Conditions treated: sciatica and leg pain
What is sciatica?
Sciatica is a sharp shooting pain felt in the buttock, which radiates down the back of the thigh below the knee and into the calf and/or foot. It can be divided into unilateral sciatica (one leg only), or bilateral sciatica (both legs).
It is usually caused by direct nerve root compression, and in particular compression of either the L5 or the S1 nerve roots. “L” stands for lumbar and “S” stands for sacral. The “5” refers to the 5th lumbar nerve root is obviously the last and lowest lumbar nerve root, and the “1” refers to the first sacral nerve root. The commonest cause of this is a disc herniation at either the L4/5 level or L5/S1 level. Nerve root irritation can also be caused by chemicals released as a response to the disc herniation, and can be associated with a tear in the outer part of the disc known as the annulus.
Interestingly S1 root compression can present solely with buttock pain. It is not necessary for the pain to go down below the knee and it often only passes into the back of the thigh. It can often be mistaken for a hamstring sprain, and often a spinal injection may prove to be both diagnostic as well as therapeutic.
Fortunately in the majority of cases sciatica will resolve within 6 weeks and I do not routinely intervene before 6 weeks unless there is significant neurological compromise or evidence of progressive neurological loss. However, if a patient has developed cauda equina syndrome then it is considered a surgical emergency. Additionally if a patient has sciatica in both legs (bilateral) then I am more worried as they may have a large central disc, which needs to be investigated more urgently.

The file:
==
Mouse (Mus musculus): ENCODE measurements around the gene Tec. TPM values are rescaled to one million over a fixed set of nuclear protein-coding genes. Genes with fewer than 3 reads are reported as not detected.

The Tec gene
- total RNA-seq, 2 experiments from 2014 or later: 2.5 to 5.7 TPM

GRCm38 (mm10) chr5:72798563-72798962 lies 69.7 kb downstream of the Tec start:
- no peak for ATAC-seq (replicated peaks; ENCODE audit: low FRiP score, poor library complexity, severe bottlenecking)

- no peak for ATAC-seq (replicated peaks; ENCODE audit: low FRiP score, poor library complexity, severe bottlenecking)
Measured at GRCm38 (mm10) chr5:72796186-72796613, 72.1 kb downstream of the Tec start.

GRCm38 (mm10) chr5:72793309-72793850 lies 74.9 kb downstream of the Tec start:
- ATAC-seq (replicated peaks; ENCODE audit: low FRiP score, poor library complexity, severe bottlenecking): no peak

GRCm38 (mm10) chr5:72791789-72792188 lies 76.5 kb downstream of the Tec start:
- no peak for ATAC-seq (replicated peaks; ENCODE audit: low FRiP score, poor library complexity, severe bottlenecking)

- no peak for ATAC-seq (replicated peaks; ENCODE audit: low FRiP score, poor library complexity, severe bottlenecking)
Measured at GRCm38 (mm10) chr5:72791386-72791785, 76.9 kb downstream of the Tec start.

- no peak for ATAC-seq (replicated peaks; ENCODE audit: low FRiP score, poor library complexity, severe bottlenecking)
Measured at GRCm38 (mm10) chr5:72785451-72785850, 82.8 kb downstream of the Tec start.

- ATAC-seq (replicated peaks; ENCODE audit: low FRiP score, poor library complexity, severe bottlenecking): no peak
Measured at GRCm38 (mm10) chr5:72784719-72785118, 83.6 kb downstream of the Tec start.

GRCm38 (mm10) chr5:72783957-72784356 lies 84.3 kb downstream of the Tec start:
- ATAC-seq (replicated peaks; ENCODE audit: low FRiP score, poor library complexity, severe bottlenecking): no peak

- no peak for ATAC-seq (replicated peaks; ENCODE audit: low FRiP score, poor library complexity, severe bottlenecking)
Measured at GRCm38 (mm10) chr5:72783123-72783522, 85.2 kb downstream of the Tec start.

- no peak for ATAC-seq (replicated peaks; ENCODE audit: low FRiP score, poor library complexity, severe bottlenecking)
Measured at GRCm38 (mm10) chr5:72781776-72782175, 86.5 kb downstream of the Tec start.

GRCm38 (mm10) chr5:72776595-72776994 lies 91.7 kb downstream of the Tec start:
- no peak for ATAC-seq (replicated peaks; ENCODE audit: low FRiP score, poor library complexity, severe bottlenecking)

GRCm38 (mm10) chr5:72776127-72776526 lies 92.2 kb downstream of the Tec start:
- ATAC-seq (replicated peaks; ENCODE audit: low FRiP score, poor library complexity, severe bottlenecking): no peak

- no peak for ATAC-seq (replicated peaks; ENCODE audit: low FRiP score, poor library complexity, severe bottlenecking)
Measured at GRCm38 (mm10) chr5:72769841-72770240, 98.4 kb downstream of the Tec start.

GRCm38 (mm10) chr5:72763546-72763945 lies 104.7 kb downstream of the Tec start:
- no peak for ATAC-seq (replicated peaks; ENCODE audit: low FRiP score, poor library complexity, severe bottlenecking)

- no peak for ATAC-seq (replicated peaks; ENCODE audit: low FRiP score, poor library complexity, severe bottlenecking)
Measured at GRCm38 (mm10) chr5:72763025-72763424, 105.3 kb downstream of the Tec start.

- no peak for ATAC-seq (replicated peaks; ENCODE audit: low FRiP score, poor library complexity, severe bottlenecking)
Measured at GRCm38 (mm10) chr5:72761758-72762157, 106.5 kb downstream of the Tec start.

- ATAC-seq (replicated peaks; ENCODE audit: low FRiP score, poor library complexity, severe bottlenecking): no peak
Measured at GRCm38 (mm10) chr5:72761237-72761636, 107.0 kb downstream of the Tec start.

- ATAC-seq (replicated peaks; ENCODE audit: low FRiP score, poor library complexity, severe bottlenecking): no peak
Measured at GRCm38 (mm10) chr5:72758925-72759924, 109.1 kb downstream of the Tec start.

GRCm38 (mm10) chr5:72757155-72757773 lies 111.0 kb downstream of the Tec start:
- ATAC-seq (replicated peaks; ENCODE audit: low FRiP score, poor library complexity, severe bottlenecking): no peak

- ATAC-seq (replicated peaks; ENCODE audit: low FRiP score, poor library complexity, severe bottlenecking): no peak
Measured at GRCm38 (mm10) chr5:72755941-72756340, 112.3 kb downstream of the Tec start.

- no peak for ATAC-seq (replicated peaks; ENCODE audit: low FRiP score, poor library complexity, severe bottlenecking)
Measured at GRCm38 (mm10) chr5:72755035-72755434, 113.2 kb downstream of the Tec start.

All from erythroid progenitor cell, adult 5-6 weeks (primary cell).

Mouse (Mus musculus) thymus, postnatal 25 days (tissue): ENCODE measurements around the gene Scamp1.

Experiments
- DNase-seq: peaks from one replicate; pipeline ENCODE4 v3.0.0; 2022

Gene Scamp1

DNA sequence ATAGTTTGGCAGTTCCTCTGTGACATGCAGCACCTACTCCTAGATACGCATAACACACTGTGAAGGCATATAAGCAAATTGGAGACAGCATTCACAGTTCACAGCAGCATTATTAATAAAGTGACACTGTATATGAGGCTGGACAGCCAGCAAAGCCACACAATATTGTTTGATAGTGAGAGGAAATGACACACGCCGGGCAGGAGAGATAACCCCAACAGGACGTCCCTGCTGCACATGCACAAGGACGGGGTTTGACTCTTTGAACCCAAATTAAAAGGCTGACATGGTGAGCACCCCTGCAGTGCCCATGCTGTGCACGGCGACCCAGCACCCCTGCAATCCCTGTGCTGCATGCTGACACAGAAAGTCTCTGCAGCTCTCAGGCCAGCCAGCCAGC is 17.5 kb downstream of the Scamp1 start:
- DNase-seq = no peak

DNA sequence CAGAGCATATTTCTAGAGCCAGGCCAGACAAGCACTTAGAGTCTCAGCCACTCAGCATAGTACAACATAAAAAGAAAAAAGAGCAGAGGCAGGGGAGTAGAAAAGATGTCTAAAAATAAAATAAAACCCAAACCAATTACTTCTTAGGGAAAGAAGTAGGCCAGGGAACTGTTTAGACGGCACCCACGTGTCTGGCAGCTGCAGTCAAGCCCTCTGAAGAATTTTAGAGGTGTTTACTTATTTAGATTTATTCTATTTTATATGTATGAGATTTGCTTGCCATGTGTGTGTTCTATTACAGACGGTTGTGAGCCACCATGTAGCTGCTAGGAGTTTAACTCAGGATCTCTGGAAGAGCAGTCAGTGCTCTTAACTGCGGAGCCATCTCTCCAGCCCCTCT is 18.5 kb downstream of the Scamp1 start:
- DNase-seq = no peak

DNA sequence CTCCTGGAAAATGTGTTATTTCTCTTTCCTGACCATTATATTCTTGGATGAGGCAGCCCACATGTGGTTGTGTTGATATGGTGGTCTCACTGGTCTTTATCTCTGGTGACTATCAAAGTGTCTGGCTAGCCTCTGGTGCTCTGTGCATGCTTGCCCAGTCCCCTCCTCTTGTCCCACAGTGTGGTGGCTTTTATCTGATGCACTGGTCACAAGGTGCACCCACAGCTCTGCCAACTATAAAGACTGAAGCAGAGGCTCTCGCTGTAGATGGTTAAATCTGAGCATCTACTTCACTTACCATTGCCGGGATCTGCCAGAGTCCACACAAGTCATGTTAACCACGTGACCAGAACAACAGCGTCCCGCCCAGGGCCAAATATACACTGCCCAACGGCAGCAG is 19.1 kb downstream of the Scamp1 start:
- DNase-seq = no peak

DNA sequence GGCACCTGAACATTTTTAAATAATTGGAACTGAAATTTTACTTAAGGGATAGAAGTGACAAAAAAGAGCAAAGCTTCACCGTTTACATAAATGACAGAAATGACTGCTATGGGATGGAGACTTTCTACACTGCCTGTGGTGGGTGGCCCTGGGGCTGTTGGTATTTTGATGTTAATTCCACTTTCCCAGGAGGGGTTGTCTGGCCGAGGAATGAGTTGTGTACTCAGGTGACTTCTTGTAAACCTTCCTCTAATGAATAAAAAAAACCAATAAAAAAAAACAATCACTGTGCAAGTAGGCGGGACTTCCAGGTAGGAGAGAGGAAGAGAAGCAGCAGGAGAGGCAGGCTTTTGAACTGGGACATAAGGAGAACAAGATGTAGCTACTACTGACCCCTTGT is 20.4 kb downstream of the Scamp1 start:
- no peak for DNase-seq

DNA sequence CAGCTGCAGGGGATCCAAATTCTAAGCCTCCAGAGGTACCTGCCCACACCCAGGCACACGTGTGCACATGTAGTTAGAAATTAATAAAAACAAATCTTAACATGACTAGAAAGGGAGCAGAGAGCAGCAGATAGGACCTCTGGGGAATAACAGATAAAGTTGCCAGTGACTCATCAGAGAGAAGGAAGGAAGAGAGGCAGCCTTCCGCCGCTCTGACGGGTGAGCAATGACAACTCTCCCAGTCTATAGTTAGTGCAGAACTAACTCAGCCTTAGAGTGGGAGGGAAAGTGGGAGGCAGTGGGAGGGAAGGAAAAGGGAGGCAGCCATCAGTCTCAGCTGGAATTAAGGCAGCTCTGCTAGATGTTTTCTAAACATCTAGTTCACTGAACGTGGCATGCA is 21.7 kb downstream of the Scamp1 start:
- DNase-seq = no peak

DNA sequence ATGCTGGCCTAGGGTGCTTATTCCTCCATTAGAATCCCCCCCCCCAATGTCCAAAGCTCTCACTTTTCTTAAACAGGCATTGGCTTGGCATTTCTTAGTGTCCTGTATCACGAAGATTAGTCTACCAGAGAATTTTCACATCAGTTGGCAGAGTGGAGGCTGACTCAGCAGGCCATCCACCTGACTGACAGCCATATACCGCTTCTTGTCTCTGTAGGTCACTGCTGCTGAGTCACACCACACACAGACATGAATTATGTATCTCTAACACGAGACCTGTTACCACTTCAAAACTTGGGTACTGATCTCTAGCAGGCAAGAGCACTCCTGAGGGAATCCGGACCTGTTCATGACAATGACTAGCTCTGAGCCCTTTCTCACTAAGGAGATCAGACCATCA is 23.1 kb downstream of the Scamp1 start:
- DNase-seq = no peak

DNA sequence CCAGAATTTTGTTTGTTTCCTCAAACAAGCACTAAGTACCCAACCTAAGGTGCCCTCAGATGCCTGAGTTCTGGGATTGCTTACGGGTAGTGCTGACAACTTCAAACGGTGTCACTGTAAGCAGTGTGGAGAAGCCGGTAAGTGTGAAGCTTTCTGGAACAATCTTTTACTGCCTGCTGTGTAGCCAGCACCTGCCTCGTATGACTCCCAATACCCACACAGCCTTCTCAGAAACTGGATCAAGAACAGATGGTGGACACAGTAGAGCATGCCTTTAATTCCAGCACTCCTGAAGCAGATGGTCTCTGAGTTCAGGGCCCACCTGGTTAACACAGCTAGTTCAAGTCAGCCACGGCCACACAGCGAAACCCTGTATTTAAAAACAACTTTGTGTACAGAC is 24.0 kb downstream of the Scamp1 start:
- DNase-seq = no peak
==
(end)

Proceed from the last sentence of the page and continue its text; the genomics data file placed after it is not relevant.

Obviously as sciatica and leg pain is basically caused by nerve root compression, anything that causes direct compression to the nerve can cause leg pain and sciatica. This includes spinal stenosis and spondylolisthesis, as well as the commoner causes such as a disc herniation.
Red flags are signs and symptoms which point to a serious cause of the leg pain, such as trauma, tumour or infection. These causes would manifest themselves as either constitutional symptoms such as fever, rigors, weight loss or unremitting pain suggesting imminent vertebral collapse, as well as the leg pain and sciatica. Fortunately these are rare but if there is a history of previous malignancy (cancer) or use of long-term steroids then it is important to be suspicious.
How I treat sciatica obviously depends on its cause.